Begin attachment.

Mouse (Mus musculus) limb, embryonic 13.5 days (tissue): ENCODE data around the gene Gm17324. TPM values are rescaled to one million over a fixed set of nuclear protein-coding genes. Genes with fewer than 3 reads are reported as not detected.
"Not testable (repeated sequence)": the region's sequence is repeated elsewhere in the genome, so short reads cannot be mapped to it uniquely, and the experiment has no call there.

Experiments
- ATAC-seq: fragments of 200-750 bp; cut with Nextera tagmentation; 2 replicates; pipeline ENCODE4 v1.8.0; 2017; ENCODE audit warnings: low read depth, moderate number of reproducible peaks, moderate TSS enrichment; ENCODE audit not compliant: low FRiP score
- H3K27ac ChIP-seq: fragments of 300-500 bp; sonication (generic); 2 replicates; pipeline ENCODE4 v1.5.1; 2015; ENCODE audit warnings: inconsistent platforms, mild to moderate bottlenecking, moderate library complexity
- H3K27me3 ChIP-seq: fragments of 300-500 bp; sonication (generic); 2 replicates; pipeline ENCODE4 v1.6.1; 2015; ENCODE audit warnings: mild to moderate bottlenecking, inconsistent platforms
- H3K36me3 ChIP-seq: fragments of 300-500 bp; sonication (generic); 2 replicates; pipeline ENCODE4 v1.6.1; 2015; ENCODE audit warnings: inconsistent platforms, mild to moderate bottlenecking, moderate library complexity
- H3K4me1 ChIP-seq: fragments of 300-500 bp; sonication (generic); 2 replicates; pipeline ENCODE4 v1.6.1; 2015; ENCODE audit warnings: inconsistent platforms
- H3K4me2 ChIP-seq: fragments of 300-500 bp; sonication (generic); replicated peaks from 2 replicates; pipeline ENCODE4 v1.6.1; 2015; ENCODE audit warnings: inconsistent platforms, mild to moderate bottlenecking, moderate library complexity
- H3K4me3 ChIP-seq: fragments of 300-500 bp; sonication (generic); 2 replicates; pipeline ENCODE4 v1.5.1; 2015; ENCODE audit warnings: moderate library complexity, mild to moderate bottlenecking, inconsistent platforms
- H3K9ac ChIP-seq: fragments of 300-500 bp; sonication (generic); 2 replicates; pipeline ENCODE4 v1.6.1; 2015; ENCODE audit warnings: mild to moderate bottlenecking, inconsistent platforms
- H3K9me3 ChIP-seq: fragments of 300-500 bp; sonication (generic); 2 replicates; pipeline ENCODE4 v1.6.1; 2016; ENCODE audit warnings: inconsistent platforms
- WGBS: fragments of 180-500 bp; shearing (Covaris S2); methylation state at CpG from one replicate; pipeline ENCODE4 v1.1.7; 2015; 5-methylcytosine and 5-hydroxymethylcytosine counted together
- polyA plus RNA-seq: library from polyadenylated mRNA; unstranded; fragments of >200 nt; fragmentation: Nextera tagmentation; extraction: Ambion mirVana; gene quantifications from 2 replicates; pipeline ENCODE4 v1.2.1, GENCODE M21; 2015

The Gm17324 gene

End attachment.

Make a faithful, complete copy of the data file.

Mouse (Mus musculus) limb, embryonic 13.5 days (tissue): ENCODE data around the gene Gm17324. TPM values are rescaled to one million over a fixed set of nuclear protein-coding genes. Genes with fewer than 3 reads are reported as not detected.
"Not testable (repeated sequence)": the region's sequence is repeated elsewhere in the genome, so short reads cannot be mapped to it uniquely, and the experiment has no call there.

Experiments
- ATAC-seq: fragments of 200-750 bp; cut with Nextera tagmentation; 2 replicates; pipeline ENCODE4 v1.8.0; 2017; ENCODE audit warnings: low read depth, moderate number of reproducible peaks, moderate TSS enrichment; ENCODE audit not compliant: low FRiP score
- H3K27ac ChIP-seq: fragments of 300-500 bp; sonication (generic); 2 replicates; pipeline ENCODE4 v1.5.1; 2015; ENCODE audit warnings: inconsistent platforms, mild to moderate bottlenecking, moderate library complexity
- H3K27me3 ChIP-seq: fragments of 300-500 bp; sonication (generic); 2 replicates; pipeline ENCODE4 v1.6.1; 2015; ENCODE audit warnings: mild to moderate bottlenecking, inconsistent platforms
- H3K36me3 ChIP-seq: fragments of 300-500 bp; sonication (generic); 2 replicates; pipeline ENCODE4 v1.6.1; 2015; ENCODE audit warnings: inconsistent platforms, mild to moderate bottlenecking, moderate library complexity
- H3K4me1 ChIP-seq: fragments of 300-500 bp; sonication (generic); 2 replicates; pipeline ENCODE4 v1.6.1; 2015; ENCODE audit warnings: inconsistent platforms
- H3K4me2 ChIP-seq: fragments of 300-500 bp; sonication (generic); replicated peaks from 2 replicates; pipeline ENCODE4 v1.6.1; 2015; ENCODE audit warnings: inconsistent platforms, mild to moderate bottlenecking, moderate library complexity
- H3K4me3 ChIP-seq: fragments of 300-500 bp; sonication (generic); 2 replicates; pipeline ENCODE4 v1.5.1; 2015; ENCODE audit warnings: moderate library complexity, mild to moderate bottlenecking, inconsistent platforms
- H3K9ac ChIP-seq: fragments of 300-500 bp; sonication (generic); 2 replicates; pipeline ENCODE4 v1.6.1; 2015; ENCODE audit warnings: mild to moderate bottlenecking, inconsistent platforms
- H3K9me3 ChIP-seq: fragments of 300-500 bp; sonication (generic); 2 replicates; pipeline ENCODE4 v1.6.1; 2016; ENCODE audit warnings: inconsistent platforms
- WGBS: fragments of 180-500 bp; shearing (Covaris S2); methylation state at CpG from one replicate; pipeline ENCODE4 v1.1.7; 2015; 5-methylcytosine and 5-hydroxymethylcytosine counted together
- polyA plus RNA-seq: library from polyadenylated mRNA; unstranded; fragments of >200 nt; fragmentation: Nextera tagmentation; extraction: Ambion mirVana; gene quantifications from 2 replicates; pipeline ENCODE4 v1.2.1, GENCODE M21; 2015

The Gm17324 gene